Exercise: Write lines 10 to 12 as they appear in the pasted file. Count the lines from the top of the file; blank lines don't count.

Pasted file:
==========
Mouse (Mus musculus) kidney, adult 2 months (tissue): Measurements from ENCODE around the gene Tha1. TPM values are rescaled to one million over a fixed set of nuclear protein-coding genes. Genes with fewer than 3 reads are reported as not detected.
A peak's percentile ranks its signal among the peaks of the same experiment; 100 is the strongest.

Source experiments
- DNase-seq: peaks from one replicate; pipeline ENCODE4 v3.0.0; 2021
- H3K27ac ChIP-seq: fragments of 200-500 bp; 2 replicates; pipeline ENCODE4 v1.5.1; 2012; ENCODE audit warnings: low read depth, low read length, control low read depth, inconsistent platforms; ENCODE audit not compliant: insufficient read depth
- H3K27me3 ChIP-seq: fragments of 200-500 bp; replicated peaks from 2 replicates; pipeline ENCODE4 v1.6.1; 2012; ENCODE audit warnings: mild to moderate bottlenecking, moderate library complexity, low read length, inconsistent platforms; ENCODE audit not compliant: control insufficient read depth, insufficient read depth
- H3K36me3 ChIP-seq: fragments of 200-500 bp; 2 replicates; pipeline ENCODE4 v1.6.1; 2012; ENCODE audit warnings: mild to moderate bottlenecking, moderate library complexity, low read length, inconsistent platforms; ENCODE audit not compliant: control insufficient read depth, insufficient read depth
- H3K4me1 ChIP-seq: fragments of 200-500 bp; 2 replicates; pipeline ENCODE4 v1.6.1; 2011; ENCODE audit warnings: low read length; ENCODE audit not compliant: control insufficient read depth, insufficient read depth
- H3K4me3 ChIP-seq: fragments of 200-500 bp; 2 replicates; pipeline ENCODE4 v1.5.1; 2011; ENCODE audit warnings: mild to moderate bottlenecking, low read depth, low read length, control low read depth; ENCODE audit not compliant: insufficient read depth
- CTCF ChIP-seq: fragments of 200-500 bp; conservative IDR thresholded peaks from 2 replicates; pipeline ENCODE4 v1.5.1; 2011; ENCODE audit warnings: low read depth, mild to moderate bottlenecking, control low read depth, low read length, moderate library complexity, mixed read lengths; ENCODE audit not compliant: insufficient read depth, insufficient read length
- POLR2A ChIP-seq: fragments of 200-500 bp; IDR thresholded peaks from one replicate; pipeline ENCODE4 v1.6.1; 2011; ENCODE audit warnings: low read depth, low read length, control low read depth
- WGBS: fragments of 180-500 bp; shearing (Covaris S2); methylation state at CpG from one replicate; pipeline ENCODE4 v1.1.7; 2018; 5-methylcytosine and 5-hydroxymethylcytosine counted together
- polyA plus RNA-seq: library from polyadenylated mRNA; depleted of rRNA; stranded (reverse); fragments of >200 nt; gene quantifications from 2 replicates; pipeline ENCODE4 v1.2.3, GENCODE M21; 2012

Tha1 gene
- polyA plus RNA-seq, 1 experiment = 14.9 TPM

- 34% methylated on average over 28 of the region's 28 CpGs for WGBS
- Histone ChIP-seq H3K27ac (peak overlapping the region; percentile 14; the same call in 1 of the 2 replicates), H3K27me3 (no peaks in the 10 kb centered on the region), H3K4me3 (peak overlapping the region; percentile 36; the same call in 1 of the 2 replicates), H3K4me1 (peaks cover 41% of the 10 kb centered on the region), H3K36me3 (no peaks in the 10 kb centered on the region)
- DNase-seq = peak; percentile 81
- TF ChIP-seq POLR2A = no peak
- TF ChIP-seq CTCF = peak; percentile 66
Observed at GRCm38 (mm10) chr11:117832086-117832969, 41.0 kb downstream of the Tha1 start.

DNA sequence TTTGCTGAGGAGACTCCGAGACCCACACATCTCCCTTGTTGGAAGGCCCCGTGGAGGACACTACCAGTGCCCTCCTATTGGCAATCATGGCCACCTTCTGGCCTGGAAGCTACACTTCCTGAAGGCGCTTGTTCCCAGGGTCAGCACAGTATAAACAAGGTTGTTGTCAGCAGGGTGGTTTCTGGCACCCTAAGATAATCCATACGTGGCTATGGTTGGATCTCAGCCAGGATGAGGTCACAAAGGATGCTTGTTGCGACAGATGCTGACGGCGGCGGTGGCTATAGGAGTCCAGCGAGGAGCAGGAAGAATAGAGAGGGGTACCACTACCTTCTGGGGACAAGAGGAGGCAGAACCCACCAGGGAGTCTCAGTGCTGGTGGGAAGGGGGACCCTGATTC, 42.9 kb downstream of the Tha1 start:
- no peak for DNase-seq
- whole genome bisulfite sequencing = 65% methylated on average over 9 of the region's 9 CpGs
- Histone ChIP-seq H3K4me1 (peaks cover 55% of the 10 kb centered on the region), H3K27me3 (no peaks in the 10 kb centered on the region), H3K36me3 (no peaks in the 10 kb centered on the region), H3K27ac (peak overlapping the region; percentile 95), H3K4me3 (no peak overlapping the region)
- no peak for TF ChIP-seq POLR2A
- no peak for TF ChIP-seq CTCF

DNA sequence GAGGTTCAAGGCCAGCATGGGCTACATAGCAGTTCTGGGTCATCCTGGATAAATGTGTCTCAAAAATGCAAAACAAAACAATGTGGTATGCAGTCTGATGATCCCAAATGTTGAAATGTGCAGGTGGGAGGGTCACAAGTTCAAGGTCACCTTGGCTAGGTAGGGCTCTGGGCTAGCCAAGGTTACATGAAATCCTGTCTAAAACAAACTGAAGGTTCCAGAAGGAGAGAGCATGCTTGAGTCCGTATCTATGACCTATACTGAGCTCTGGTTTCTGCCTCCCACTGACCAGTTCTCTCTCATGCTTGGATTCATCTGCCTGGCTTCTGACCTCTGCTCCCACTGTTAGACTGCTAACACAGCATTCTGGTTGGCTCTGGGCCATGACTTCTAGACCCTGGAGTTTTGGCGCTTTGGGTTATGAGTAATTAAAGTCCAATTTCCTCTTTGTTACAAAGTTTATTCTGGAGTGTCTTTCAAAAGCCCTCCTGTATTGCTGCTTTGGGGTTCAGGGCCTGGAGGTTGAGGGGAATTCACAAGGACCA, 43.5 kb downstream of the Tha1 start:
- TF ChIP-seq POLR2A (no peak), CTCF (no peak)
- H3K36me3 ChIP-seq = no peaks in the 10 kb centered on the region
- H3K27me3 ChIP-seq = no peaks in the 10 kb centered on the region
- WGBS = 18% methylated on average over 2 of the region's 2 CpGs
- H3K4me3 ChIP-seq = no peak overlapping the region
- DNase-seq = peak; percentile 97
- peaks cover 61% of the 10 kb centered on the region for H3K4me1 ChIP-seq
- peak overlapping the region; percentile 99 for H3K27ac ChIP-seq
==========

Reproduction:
- CTCF ChIP-seq: fragments of 200-500 bp; conservative IDR thresholded peaks from 2 replicates; pipeline ENCODE4 v1.5.1; 2011; ENCODE audit warnings: low read depth, mild to moderate bottlenecking, control low read depth, low read length, moderate library complexity, mixed read lengths; ENCODE audit not compliant: insufficient read depth, insufficient read length
- POLR2A ChIP-seq: fragments of 200-500 bp; IDR thresholded peaks from one replicate; pipeline ENCODE4 v1.6.1; 2011; ENCODE audit warnings: low read depth, low read length, control low read depth
- WGBS: fragments of 180-500 bp; shearing (Covaris S2); methylation state at CpG from one replicate; pipeline ENCODE4 v1.1.7; 2018; 5-methylcytosine and 5-hydroxymethylcytosine counted together